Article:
He left Israel at 18 after winning a scholarship to Harvard. His eagerness to go, he said, was partly in frustration at the conservatism of Arab society and partly because he feared his prospects in the Israeli tech industry might be limited because of his Arab background.
Arabs in Israel are mostly exempted from compulsory military service, and few enroll voluntarily, to avoid fighting fellow Palestinians. That makes it harder for them to penetrate professional fields, particularly the tech industry, where researchers have found that elite Israeli military experience makes it easier to get hired.
“I wanted to be an astronaut for the longest time,” Mr. Yassin said. Then he realized he would probably need a military career to make that happen. “I was, like, ‘Well, there goes that dream.’”
At Harvard, where he majored in economics and minored in computer science, Mr. Yassin made headlines by joining a team of students that sent a hamburger to the edge of space.
Outside class, he developed a malleable national identity. He made his first Jewish friend and helped lead a group of Harvard students on an educational tour through Israel and the West Bank, stopping, among other places, at the tomb of Yasir Arafat.
His time at Harvard “continuously brought movement into his identity,” said Zaki Djemal, the Jewish Israeli who befriended Mr. Yassin, and who later invested in his business. “That fluidity is something that we’re still seeing today.”
After Harvard, Mr. Yassin moved to New York, working for nearly two years at an online payment company.
But he longed for a more varied life — and used his savings to fund a 1,000-day journey that took him to 64 countries.
On each of those 1,000 days, he posted an original video, usually one-minute long, about his encounters to his Facebook page, Nas Daily; Nas is both his nickname and the Arabic word for “people.”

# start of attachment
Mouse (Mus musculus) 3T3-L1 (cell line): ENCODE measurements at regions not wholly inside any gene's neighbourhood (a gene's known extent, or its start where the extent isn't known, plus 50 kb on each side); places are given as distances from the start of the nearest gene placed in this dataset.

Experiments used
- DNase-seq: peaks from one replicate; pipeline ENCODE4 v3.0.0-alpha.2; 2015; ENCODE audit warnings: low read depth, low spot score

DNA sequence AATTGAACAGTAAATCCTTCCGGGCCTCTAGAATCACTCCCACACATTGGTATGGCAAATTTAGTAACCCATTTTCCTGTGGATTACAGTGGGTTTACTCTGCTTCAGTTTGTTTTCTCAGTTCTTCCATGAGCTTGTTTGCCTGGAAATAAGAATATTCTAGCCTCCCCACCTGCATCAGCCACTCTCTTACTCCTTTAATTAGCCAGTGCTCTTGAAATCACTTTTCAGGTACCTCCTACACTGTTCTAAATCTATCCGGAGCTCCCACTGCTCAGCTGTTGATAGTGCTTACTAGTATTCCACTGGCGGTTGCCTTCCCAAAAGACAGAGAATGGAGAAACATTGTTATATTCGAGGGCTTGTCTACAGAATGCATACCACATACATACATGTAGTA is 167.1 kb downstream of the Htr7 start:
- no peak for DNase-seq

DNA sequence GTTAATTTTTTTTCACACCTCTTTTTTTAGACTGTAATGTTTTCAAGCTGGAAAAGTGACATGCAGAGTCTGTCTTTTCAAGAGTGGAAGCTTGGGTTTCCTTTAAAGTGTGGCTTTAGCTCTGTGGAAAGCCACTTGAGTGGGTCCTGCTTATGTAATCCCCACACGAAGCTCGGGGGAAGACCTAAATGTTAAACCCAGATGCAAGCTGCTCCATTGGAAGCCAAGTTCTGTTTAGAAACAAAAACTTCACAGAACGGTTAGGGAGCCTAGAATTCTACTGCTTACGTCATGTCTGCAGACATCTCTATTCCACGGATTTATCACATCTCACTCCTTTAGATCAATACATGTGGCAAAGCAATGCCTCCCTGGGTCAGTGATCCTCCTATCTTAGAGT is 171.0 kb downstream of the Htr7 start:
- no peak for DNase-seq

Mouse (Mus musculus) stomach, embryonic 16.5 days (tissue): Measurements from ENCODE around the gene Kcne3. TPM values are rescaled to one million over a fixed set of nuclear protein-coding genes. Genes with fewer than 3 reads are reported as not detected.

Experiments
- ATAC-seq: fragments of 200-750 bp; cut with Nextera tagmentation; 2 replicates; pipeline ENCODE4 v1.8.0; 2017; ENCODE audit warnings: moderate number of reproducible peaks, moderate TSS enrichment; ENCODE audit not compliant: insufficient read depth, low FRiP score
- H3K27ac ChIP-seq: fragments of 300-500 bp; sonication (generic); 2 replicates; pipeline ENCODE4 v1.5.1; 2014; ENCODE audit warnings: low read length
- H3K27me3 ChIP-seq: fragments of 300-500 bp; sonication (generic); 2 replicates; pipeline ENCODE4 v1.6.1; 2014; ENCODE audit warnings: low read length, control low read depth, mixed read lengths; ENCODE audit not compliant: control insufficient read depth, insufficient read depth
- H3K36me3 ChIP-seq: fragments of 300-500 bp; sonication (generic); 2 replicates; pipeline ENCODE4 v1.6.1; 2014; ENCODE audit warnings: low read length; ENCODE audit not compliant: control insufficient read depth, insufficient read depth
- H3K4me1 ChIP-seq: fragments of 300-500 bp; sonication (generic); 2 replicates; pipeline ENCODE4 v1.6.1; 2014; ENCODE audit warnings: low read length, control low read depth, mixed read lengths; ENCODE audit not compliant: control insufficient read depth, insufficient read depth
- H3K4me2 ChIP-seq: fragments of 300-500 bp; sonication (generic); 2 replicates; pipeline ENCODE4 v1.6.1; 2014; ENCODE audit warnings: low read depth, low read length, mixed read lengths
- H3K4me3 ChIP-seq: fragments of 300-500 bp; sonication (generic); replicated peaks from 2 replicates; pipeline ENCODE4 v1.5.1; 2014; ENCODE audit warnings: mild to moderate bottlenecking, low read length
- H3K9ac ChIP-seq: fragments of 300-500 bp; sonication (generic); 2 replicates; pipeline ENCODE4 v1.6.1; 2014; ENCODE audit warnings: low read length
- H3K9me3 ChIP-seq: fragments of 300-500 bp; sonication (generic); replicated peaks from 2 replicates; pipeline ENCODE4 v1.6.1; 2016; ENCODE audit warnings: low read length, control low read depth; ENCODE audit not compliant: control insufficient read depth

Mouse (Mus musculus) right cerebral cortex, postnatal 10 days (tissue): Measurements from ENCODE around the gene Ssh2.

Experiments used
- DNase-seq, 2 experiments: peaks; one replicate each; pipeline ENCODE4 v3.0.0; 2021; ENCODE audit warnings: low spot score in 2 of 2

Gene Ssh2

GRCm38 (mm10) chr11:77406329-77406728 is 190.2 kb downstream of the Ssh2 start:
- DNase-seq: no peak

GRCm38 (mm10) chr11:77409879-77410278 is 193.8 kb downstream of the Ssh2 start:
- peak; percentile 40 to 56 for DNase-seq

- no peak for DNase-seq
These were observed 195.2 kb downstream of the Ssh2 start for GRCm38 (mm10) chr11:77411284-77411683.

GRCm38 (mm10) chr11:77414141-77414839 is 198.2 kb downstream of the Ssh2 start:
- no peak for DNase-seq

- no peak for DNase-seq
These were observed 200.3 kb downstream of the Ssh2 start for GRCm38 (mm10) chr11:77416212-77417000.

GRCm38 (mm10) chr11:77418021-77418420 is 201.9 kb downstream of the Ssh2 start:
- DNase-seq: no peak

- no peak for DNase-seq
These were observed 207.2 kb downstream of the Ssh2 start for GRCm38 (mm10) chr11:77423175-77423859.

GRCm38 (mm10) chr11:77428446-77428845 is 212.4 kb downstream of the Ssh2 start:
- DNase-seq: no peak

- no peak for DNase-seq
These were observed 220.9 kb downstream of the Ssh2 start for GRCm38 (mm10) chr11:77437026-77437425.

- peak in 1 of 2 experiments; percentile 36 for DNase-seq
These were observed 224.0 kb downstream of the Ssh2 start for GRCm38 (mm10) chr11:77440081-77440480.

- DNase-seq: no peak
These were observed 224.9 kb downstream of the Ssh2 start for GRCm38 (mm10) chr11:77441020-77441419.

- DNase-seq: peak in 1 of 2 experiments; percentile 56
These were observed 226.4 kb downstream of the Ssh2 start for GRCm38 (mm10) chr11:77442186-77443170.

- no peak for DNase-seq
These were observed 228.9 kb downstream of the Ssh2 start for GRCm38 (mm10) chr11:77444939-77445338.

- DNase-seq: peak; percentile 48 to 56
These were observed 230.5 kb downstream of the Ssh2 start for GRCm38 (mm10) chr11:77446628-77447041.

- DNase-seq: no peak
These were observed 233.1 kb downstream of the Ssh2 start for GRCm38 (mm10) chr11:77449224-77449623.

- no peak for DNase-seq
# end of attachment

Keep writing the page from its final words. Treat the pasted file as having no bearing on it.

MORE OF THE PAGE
The videos were snappy, highly edited accounts of the people and places he visited — simplistic and grating to some, but engrossing to many others.
One of his fans was Alyne Tamir, a half-Jewish, half-Mormon American-Israeli whom he met two months into his travel odyssey. Ms. Tamir, a social media star herself, then joined him for much of his trip, later becoming his life partner.
After finishing their journey, the couple moved to Singapore and then, after the Israeli-Emirati normalization, Dubai.
Here, Mr. Yassin built a pair of production and tech companies that post videos twice a week for an ever-growing audience. But the entrepreneur now earns the bulk of his profits by making promotional videos for paying clients, holding social media and video workshops, and designing software.
Fans appreciate his output for its fun, informative and optimistic take on the world. Critics feel he too often ignores the less savory aspects of the places he praises, not least the Emirates, which has funded some of his videos. He has portrayed it as a country at the vanguard of global progress, while downplaying its authoritarian governance.
Mr. Yassin accepts that criticism: He believes democracy isn’t right for every country, and thinks undemocratic countries can sometimes offer their residents better living standards than many democracies do.
In Dubai, he said, “I actually get many more rights that I don’t get in democratic countries. In America, I didn’t get the right to feel secure.”
It’s his stance on the Israeli-Palestinian conflict, though, that has attracted the most controversy, particularly from Palestinians.
His posts have criticized Israeli police violence and the segregated nature of Israeli society — and captured on camera a racist outburst he received from two Jewish Israelis. But he has also praised Israel as a place of religious tolerance, called out Arab racism, and refused to pick sides between Israelis and Palestinians because both are “doing something wrong,” he said in one video.
“My people have been at the receiving end of injustice,” Mr. Yassin said in an interview. At same time, he added, “There’s a lot of room for education and growth in the Arab society.”
His ambivalent position has led some Palestinians and Arabs to boycott his shows and projects.
But other Palestinians have a more nuanced position. About half a dozen work for Mr. Yassin’s companies and support his general worldview, even though some don’t agree with what he says about the Israeli-Palestinian conflict itself.
Nizar Salman, a Palestinian-Jordanian who organizes events for Mr. Yassin’s companies, doesn’t support “everything he believes,” Mr. Salman said. “But what I like is that the videos we share on social media have meaning.”
And while the criticism sometimes stings Mr. Yassin, he says it’s ultimately more important to him to build empathy between Israelis and Palestinians than to mollify his most strident critics.
“I have the ability to inspire millions of Jews to rethink what they think about a Palestinian Arab,” he said. “This is my opportunity, and I don’t want to squander it.”
Hiba Yazbek contributed reporting from Jerusalem.